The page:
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making kilns legal (or illegal)

updated mon 24 sep 07


Donovan Palmquist on sun 23 sep 07

I have been reading the thread on "making kilns legal" and feel I need to add to the discussion.

If you do your homework and jump through the right hoops you can set up a safe legal kiln.
If you get proper advice and keep all the officials (as necessary) in the loop you will find that the
process is relatively painless. But you have to know what you're doing...being able to 'speak the
language' with the inspector is key. The reason why most people build 'clandestine' kilns is
because they are afraid of their inspector. Most inspectors don't know anything about kilns so they
cover their butts by sometimes being militant and unreasonable. But that is by far the exception
not the rule.
One inspector actually asked me if there was a 'fireproof liner' inside the kiln.

I have built kilns in 33 states, and the prevailing theme is about making it safe which would then
make it legal. Codes are written to make operation of your kiln safe for you and everyone around
it. This can matter greatly, such as a school or art center or a little less if it's your own kiln in the
middle of nowhere.

According to Uniform Mechanical code, kilns are rated as if they were boilers, constantly on with
very little supervision. There is a section on "hobby kilns" that is antiquated and only somewhat
That portion of the code was written for updraft kilns 20 cubic feet or less and a rating of less
than 399,000btu's input. If you have a kiln under 20 cubic feet you will have fewer restrictions.
When you have a kiln that requires over 400,000btu's you need more safety equipment, and when
you are above 800,000 you need even more.
The "patio kiln" in recent posts sounds perfectly legal, it is way under 400,000btu and has a baso
safety valve and pilot. What might make this kiln questionable in an inspectors mind is the
placement of the kiln. Is it too close to the building?, how far from open windows?
What could burn in the vicinity? I've had inspectors make a school remove ALL wooden ware racks
from a kiln room. Most inspectors are concerned about the liabilities incurred when you install a
kiln in a specific space.
Here are some of the major concerns I have encountered over the last 25 years of dealing with kiln
1. What kind of chimney are you using- UL listed? If you put your kiln in a building on your
property how will your homeowners insurance be affected. This is the #1 question from
inspectors. A well-constructed brick chimney is fine if you have the proper clearances.
2. If the kiln is indoors where is the combustion air coming from and what kind of ventilation do
you have for exhaust. This ties for #1 in the inspectors mind. Carbon monoxide as we all know is
a very insidious gas. An open window does not meet the requirements of "makeup air". I built a
kiln a few years back at a school that had its kiln shut down because because of the near death of
a student. Their makeup air was an open set of windows. It was January and she was cold and
working late in the studio. She shut the windows and nearly died as a result.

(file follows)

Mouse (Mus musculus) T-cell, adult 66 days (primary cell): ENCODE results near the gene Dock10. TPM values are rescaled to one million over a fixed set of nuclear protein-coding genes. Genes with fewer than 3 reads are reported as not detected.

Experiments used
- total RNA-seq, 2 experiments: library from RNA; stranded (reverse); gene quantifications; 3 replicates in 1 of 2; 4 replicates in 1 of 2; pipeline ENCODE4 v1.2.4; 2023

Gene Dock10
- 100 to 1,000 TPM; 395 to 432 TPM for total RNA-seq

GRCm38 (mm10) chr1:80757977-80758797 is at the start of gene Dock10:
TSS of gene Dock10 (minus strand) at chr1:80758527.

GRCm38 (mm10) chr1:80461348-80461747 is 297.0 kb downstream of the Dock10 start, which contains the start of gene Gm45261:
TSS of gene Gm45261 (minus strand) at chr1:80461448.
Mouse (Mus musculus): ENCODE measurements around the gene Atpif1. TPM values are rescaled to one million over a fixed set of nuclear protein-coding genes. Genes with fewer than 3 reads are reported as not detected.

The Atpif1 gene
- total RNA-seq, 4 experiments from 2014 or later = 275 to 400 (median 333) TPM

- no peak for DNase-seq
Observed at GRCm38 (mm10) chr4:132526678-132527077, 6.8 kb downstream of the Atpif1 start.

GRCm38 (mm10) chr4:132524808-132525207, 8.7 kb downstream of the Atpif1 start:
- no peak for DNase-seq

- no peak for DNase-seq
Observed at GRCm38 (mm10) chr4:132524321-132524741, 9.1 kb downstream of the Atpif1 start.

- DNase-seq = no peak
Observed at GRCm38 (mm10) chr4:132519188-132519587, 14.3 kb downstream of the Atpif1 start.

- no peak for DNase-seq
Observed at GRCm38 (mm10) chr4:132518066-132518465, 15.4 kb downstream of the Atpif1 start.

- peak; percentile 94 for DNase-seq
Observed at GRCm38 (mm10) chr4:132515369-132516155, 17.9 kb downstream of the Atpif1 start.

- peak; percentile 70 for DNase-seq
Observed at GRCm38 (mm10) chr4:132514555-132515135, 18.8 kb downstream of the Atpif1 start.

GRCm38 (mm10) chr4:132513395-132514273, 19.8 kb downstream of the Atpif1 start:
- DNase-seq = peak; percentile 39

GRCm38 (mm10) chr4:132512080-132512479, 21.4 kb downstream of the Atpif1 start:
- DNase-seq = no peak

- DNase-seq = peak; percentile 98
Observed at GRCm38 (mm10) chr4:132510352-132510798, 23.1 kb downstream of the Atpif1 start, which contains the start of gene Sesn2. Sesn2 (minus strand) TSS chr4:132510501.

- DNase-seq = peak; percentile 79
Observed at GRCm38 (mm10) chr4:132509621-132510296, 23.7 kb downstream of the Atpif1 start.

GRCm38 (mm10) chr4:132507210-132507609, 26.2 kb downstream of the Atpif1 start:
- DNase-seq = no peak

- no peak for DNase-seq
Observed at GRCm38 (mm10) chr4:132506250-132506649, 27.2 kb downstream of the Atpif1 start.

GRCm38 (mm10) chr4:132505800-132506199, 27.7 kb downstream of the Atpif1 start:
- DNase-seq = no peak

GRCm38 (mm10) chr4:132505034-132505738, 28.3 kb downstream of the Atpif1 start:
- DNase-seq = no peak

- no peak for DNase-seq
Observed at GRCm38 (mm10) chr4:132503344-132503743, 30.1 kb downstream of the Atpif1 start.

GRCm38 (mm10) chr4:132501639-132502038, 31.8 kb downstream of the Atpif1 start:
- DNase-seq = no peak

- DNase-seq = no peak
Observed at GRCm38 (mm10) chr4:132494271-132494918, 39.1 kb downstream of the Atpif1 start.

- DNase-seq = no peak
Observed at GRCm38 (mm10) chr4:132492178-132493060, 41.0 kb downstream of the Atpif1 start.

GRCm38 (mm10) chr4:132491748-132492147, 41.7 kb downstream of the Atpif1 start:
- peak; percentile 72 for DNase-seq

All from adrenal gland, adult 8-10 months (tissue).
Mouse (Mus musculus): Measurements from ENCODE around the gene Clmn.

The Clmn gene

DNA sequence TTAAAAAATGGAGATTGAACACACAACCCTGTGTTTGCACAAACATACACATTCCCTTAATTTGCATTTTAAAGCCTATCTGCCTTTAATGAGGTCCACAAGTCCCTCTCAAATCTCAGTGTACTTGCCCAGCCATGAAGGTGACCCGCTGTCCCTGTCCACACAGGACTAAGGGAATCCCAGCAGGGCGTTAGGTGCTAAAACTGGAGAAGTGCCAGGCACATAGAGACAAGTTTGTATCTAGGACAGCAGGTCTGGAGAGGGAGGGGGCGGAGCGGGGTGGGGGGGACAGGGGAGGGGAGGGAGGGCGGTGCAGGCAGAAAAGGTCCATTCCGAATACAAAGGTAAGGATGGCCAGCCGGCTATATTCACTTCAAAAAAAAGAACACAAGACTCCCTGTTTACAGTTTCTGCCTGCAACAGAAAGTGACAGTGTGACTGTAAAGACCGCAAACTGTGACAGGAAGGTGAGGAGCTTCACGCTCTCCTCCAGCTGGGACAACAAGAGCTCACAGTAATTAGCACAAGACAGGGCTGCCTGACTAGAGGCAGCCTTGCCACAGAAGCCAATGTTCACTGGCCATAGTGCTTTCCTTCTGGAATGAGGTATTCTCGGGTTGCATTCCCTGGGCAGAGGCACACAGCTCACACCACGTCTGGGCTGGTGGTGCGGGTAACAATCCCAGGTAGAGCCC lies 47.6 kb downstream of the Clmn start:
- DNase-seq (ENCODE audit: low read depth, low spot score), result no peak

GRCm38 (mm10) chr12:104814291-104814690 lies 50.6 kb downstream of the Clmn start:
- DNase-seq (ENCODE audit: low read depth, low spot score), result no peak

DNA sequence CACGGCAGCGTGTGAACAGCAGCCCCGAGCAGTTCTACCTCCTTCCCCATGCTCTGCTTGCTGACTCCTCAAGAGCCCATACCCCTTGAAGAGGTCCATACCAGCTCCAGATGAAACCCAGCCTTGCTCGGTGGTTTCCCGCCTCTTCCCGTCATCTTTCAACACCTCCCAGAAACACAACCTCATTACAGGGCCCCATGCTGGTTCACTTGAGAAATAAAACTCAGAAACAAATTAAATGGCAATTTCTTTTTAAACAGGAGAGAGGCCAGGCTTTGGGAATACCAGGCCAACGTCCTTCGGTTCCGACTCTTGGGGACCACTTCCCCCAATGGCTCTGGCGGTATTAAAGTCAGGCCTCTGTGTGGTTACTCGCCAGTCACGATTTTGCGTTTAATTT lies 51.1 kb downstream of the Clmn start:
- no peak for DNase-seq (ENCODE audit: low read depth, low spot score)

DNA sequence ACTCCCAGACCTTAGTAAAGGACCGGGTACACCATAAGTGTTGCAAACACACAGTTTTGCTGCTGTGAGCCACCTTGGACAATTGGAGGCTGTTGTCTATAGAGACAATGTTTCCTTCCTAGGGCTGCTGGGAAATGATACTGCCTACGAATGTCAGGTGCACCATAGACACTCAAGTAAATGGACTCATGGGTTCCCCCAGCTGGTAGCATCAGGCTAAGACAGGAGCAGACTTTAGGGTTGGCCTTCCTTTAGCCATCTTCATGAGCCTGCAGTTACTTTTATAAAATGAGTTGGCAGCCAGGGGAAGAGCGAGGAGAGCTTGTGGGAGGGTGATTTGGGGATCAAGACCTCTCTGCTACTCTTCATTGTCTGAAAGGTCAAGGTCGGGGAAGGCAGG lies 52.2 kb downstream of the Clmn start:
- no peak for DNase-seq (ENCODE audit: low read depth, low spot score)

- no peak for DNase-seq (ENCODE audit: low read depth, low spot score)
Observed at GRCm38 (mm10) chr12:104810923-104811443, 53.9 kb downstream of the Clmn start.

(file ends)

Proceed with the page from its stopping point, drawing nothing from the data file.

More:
Outdoor kilns in their own shed pose less of a problem, my shed for instance is a round metal
grain bin. It is far enough from my studio to be safe and It will not burn. It is not covered by my
homeowners insurance. My propane company made sure my safeties were installed properly
because they do not want the liability of me being injured or killed.
3. Does the kiln have a safety system? Don't cut corners here. All of the gas kilns I build have
safety systems, either Baso switches, flame rod, or UV sensors. Baso pilot switches are the most
inexpensive and easiest to repair and work well in kilns under 400,000btu's. Flame rods w/
electronic ignition also work well in this range and can be used in all kilns up to 800,000btu's.
These are more expensive but work well if properly maintained. UV sensors also work but are very
expensive and are rated to work in ambient temperatures of only 270 degrees. (the temp by the
burner, not in the kiln). On forced air kilns additional air proving switches and centrifugal
switches are used in case there is a loss of power. In addition to all the flame monitoring stuff you
may also need a high limit shutoff. That is for those who fall asleep while firing, forget the kiln is
on or get delayed somhow in getting back to the kiln. It also doubles as a pyrometer. In some
cases a stack temperature sensor is needed but that is rare.
4. Clearances.....from combustables, from open windows, from neighbors. This is self
explanatory. Faulty assumptions about clearances cause most kiln fires. Having the right chimney
improperly flashed through the roof is the #1 cause of kiln building fires. The more space around
the kiln the better, however sometimes that is difficult and you must make yourself aware of the
clearances and pay attention to them.
These are by far the most asked questions and the biggest concern for inspectors. Trying to "fly
under the radar" is no longer acceptable in most cases. I am old enough to remember and still see
stealth kilns running on high pressure propane with no safeties. This was how we did it. Some of
you know this type of kiln and some of you had accidental haircuts and exploded kilns as a result
of flying by the seat of your pants. A propane kiln is just about a bomb when safeties are
compromised. I have seen it all and don't wish to see it anymore. I have many stories of foolish
shortcuts potters have taken that fortunately have not killed anyone.

The bottom line is to use common sense with the input of an expert. If you have to ask the
questions you probably need help in setting up a kiln. Don't guess. If you are a risk taker and
don't really care about those around you, be prepared to suffer the consequences of a poorly
installed kiln.